In Belgium as in France, we have an “animalist” party. With us, it is called “DierAnimal”, since it is unified, national and bilingual – “ say means “ animal in Dutch – and so much the worse for the German-speaking Belgians, who anyway only think of hunting wild boar. It may seem curious, even absurd, to base a political party on the defense of animals. Because even if the cause is friendly, a political party is still something other than an association of pro-this or anti-that activists. The management of the “public thing” implies a global project, a global vision and commitment, in various matters, of which we believe we know how they should be managed so that the city functions at best.
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And it must be recognized that in this perspective, animal welfare is a bit peripheral or secondary: a nice pastime to which we have the right to devote our Sunday, while others go to mass. , but which cannot be put at the forefront of a political project without arousing the smirks or the annoyance of serious politicians. In any case, this is clearly what certain traditional parties think, if we are to believe the vote which took place on Wednesday in the Brussels Parliament, during which the left-wing parties refused with a good deal of support for the proposal to ban slaughter without stunning, which their colleagues nevertheless approved in Wallonia and Flanders.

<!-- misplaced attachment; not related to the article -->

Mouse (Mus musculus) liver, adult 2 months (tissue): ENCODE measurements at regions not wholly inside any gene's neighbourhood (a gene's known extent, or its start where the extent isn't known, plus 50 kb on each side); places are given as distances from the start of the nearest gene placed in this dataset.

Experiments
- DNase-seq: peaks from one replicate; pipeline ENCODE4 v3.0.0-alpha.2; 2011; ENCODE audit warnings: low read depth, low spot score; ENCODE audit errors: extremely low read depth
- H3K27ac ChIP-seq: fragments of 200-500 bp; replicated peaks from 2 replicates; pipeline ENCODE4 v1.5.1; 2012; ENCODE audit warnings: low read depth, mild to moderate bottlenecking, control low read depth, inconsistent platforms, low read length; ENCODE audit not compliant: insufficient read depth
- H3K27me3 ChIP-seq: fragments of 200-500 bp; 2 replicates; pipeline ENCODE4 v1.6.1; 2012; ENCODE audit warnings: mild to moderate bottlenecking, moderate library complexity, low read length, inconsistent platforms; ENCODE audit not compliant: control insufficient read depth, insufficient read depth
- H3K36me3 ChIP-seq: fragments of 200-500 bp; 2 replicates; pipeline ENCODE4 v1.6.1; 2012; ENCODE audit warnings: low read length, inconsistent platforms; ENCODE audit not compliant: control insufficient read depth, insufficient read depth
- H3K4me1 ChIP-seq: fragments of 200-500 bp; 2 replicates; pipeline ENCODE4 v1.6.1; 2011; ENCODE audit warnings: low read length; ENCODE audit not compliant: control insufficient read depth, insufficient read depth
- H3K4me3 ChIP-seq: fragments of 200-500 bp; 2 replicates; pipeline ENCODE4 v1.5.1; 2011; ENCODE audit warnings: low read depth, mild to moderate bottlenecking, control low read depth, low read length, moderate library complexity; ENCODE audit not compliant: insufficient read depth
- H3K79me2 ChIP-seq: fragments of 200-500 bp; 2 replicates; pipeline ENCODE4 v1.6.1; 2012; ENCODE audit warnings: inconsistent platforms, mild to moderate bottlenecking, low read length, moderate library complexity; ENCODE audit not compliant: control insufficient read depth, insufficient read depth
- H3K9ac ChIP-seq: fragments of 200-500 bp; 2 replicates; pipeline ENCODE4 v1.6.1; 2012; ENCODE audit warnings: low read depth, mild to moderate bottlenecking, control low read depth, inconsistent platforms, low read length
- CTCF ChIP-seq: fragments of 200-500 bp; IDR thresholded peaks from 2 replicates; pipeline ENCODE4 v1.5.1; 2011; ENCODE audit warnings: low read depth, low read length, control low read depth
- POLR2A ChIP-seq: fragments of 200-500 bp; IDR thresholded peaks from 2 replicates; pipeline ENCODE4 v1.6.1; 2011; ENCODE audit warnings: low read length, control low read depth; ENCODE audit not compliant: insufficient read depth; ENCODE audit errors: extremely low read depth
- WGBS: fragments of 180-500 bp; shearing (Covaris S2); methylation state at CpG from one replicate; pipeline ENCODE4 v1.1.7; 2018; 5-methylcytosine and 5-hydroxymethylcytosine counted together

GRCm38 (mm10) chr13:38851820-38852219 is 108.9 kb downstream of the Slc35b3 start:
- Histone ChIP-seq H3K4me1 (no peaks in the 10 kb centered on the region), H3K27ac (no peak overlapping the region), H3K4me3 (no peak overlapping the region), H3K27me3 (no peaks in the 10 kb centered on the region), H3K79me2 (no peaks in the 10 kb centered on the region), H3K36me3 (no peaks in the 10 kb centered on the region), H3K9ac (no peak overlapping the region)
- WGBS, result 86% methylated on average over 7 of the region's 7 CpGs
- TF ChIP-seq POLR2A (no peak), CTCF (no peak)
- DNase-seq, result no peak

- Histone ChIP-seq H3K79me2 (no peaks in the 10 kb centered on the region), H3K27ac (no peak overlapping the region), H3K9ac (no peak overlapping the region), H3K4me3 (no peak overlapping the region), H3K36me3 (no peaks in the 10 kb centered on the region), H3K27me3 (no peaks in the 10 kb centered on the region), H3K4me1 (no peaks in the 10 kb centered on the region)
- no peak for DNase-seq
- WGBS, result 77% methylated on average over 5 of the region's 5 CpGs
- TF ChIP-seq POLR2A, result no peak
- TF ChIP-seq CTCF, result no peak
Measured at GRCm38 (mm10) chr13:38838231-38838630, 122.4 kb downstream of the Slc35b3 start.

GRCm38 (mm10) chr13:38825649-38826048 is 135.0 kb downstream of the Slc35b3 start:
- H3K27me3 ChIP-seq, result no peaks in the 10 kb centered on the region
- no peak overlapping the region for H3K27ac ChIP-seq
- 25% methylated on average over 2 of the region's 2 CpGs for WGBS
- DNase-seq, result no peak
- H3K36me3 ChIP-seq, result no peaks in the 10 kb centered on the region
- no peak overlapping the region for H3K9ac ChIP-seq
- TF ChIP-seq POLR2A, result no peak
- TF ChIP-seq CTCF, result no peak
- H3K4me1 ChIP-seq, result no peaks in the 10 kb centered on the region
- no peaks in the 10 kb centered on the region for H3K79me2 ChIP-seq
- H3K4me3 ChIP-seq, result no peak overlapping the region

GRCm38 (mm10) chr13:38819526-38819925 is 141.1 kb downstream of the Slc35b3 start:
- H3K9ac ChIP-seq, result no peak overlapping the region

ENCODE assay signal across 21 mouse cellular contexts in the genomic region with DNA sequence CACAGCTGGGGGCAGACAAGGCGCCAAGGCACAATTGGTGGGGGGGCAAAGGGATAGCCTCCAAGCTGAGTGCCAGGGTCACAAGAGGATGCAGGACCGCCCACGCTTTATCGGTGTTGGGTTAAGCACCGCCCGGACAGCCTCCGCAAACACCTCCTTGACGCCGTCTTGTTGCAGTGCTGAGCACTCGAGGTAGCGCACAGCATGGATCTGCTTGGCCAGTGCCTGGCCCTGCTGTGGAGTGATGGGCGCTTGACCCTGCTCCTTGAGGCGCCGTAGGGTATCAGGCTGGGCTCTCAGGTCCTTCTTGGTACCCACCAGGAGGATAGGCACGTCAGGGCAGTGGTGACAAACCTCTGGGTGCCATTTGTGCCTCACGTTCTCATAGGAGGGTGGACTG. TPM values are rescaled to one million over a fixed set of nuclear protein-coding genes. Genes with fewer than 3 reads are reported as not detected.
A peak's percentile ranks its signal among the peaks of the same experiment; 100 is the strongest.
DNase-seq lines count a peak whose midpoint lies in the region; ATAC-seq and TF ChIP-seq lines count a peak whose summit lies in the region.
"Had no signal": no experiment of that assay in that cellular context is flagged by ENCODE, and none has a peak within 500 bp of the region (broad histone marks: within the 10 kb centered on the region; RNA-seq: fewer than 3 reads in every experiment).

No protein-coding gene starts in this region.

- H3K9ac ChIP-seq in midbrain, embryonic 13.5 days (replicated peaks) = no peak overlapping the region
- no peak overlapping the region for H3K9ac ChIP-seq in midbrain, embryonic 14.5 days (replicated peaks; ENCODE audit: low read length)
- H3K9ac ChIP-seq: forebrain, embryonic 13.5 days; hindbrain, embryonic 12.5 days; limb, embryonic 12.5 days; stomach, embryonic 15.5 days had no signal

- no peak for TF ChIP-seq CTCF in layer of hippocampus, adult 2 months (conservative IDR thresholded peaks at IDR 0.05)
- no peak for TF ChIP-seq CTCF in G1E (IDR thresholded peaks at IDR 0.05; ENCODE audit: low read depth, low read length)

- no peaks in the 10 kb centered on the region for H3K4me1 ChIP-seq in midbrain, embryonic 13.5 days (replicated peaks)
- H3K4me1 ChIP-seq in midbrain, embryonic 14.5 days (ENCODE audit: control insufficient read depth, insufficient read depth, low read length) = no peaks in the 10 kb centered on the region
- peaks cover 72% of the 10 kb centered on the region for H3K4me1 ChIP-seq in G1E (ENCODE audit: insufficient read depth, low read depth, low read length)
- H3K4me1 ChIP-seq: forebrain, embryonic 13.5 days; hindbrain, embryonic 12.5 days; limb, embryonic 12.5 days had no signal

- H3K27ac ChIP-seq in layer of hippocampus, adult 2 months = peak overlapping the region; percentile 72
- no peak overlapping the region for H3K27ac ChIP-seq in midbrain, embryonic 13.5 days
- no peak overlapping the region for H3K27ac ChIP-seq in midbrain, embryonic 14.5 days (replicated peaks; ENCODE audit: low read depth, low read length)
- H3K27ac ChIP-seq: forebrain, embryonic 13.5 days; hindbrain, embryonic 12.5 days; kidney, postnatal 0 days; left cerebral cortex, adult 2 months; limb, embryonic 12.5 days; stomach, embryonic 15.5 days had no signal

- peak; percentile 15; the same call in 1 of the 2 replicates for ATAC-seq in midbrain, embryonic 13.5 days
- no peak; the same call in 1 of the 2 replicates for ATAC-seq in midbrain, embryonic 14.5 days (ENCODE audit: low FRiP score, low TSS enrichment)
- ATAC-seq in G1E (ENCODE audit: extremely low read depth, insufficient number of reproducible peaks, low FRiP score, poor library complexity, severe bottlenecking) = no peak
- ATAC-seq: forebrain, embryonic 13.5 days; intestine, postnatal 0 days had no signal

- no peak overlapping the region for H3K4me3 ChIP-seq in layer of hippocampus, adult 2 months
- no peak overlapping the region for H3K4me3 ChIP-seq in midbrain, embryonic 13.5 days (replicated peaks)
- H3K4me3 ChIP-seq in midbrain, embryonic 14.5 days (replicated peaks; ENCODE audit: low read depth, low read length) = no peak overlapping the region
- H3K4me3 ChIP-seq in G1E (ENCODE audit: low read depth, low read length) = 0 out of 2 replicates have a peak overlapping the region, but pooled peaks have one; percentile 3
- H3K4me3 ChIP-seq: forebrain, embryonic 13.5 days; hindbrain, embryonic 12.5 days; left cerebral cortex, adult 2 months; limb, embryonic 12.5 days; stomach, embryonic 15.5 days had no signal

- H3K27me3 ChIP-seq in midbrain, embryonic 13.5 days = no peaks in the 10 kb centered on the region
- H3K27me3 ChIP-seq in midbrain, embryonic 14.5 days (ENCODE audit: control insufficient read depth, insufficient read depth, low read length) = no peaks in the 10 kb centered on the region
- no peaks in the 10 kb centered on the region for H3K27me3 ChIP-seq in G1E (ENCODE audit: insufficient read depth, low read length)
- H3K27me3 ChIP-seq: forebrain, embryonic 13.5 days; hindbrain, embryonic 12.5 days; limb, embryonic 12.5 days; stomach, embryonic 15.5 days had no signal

And in this regard, we must note the courageous abstention of the Brussels ecologist deputies. Because before being the traditional political party that we know, Écolo was a “movement” centered on the defense of the environment. What must its founders think of the fact that today, out of a pure concern not to offend – that is to say, in political language “to lose” – voters, deputies have blocked a proposal which could have reduce animal suffering, thus marking that the preservation of religious sensitivity has become in their eyes more important than the cause on which their party is built?
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Be that as it may, we can undoubtedly draw three lessons from this reluctance. The first is that the animalist parties were not the first to be formed around a single concern, which some considered at the time to be a fantasy of nice cranks. And that did not prevent them from becoming, a few decades later, key players in the political game, whose “faddishness” is now on the program of any political party.
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The second is that if a party that was built on nature and the environment now comes to consider that animal welfare is very nice, but let’s be a bit serious and think about the religious beliefs that we risk offending, it is only very normal for another party to see the light of day, and take up the cause that its environmentalist predecessors are now trampling on with all shame drunk. The third is that if avoiding offending sensibilities – religious or otherwise – is playing politics, then all the more reason to ensure that we stop slaughtering animals without any regard for the suffering inflicted on them is certainly playing politics.